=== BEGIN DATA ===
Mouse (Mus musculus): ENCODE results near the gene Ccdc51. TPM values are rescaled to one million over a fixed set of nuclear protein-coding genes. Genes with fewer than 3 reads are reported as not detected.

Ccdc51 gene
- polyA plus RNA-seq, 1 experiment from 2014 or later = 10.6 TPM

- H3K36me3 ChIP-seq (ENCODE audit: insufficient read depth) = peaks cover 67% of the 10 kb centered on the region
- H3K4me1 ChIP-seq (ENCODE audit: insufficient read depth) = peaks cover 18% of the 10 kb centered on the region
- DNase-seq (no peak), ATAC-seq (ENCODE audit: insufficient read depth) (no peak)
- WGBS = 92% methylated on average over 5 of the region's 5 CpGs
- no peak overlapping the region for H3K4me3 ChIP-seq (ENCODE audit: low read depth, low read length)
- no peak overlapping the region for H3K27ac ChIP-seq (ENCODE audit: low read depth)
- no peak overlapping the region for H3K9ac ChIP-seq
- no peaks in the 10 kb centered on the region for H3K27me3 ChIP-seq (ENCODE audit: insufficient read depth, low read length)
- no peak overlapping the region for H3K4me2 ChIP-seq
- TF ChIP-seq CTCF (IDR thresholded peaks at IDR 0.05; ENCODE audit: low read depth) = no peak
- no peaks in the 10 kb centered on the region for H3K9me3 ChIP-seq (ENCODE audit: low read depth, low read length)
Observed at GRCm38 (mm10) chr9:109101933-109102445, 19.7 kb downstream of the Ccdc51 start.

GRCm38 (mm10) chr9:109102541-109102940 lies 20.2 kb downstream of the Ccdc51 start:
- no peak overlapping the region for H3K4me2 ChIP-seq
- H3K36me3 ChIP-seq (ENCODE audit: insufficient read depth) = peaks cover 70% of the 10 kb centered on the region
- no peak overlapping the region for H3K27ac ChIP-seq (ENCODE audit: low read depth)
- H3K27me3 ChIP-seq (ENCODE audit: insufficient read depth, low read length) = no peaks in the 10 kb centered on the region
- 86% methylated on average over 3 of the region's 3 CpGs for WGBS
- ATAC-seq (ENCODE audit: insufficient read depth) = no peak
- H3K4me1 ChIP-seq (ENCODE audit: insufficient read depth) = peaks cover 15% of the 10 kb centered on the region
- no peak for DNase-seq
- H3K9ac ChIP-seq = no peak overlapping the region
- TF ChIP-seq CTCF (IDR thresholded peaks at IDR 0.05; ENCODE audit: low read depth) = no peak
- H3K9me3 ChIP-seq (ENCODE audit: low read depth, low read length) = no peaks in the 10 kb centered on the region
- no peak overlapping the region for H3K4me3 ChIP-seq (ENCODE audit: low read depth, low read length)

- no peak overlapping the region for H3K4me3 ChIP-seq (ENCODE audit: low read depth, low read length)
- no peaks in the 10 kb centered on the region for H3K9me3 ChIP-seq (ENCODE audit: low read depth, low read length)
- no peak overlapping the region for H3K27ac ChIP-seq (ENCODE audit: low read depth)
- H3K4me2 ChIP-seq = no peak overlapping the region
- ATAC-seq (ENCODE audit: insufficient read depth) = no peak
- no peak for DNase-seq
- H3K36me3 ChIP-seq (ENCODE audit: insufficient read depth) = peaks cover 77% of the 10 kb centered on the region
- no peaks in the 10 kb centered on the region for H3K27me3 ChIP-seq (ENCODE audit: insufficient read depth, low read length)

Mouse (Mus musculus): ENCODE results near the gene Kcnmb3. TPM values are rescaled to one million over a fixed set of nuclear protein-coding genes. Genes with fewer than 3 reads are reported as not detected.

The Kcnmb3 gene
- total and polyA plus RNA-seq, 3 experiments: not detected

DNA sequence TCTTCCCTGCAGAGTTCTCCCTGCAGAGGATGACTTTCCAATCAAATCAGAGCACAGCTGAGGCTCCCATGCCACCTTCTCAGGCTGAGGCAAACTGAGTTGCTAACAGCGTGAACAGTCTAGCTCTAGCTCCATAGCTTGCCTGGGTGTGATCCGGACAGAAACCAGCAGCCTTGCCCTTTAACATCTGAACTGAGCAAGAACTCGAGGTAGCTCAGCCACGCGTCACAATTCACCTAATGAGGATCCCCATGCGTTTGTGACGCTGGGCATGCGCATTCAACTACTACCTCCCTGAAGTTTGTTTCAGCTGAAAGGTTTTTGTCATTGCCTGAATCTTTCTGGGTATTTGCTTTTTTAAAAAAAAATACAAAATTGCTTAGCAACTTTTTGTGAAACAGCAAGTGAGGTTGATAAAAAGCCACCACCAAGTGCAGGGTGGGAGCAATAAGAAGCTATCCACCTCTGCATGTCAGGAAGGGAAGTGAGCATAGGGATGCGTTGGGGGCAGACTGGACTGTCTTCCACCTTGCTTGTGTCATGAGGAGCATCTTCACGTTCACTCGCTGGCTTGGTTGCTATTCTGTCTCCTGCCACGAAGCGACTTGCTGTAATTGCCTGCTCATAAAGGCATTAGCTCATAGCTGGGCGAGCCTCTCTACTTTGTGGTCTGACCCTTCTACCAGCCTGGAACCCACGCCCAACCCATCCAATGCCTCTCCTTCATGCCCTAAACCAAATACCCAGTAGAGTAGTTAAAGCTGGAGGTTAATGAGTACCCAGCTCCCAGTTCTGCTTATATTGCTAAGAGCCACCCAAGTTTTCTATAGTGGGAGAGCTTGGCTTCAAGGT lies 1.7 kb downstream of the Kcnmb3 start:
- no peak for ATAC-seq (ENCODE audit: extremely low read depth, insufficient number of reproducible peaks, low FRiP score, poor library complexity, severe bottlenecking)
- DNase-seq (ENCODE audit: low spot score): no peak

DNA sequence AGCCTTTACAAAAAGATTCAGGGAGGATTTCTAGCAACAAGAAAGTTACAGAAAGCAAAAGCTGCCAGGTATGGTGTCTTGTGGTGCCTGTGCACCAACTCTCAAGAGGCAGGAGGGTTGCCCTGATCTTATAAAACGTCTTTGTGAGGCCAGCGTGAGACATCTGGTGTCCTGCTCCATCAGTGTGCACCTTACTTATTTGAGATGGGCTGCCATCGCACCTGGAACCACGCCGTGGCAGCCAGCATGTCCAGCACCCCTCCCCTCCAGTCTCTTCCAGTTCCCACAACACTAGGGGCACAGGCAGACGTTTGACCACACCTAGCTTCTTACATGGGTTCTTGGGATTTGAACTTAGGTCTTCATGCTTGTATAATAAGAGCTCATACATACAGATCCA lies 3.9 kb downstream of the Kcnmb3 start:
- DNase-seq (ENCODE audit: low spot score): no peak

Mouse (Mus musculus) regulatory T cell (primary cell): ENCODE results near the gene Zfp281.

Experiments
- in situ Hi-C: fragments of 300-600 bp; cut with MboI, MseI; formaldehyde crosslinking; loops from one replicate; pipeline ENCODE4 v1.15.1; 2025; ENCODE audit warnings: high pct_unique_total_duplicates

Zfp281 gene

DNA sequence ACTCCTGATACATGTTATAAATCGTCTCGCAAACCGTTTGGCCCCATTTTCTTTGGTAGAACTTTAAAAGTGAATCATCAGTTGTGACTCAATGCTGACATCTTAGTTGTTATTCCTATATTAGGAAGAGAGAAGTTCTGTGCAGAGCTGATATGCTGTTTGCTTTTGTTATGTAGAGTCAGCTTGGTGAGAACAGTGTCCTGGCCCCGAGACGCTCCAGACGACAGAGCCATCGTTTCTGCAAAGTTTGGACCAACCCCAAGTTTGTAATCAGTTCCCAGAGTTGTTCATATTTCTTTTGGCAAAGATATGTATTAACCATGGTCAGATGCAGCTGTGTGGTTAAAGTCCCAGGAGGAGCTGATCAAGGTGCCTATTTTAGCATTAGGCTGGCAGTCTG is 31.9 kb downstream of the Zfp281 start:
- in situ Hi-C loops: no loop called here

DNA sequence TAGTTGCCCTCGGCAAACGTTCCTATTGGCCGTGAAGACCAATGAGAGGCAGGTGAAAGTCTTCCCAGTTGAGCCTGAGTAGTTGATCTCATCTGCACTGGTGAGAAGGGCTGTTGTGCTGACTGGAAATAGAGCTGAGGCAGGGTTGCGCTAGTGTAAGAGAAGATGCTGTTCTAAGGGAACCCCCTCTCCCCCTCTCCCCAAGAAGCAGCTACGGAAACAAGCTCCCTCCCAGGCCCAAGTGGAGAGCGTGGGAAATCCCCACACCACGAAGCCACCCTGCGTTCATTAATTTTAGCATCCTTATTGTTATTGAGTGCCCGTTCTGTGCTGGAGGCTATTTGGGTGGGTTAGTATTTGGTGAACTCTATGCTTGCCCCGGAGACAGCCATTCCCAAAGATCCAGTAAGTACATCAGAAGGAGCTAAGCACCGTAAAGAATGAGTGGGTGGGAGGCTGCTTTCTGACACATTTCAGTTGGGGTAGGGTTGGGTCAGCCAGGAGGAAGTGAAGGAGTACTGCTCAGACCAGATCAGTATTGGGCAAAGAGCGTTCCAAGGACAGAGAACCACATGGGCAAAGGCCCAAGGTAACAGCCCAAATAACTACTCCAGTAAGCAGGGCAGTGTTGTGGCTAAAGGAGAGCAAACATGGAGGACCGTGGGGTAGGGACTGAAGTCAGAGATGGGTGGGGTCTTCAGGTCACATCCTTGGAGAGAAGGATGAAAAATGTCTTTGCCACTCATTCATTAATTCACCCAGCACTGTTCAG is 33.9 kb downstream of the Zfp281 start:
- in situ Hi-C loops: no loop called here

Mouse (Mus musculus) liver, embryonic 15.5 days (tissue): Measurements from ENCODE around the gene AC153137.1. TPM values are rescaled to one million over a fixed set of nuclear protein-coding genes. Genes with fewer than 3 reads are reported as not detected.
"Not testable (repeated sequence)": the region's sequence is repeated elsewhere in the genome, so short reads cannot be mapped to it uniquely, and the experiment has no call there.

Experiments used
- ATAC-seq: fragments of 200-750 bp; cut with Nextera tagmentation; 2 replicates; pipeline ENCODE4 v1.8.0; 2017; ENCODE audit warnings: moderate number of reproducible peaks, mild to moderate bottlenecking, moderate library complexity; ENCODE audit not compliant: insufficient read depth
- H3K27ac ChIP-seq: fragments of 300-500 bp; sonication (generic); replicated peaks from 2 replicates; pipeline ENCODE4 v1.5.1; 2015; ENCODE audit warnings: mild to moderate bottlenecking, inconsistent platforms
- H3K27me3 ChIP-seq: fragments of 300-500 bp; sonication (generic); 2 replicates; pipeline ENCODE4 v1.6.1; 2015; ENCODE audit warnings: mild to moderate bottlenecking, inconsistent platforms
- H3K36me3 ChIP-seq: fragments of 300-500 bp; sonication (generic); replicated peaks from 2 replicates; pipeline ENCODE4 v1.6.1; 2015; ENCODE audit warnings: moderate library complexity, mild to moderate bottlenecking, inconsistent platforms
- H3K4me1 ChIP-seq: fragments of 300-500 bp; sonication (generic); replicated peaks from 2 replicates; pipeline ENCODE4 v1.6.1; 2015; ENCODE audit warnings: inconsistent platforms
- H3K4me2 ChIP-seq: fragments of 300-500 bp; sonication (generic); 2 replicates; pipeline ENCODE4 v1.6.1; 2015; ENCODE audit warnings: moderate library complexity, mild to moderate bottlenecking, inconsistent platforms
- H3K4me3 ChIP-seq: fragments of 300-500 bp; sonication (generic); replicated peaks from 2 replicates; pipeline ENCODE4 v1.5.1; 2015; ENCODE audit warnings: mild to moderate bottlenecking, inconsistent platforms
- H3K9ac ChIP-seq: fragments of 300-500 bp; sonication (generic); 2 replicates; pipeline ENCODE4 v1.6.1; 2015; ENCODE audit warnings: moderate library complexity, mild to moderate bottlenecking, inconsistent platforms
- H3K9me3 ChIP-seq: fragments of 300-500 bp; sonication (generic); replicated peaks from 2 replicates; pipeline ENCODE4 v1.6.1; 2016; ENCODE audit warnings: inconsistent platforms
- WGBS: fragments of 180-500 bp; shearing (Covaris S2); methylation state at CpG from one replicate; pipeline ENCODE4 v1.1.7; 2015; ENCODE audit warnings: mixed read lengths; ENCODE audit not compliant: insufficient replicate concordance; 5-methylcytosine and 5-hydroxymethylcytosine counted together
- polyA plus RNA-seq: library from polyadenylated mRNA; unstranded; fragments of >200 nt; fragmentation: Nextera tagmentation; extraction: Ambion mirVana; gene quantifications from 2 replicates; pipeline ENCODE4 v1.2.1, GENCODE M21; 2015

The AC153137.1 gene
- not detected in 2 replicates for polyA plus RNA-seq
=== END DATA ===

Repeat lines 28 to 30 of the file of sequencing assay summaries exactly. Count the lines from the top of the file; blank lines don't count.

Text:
- no peak overlapping the region for H3K4me3 ChIP-seq (ENCODE audit: low read depth, low read length)

- no peak overlapping the region for H3K4me3 ChIP-seq (ENCODE audit: low read depth, low read length)
- no peaks in the 10 kb centered on the region for H3K9me3 ChIP-seq (ENCODE audit: low read depth, low read length)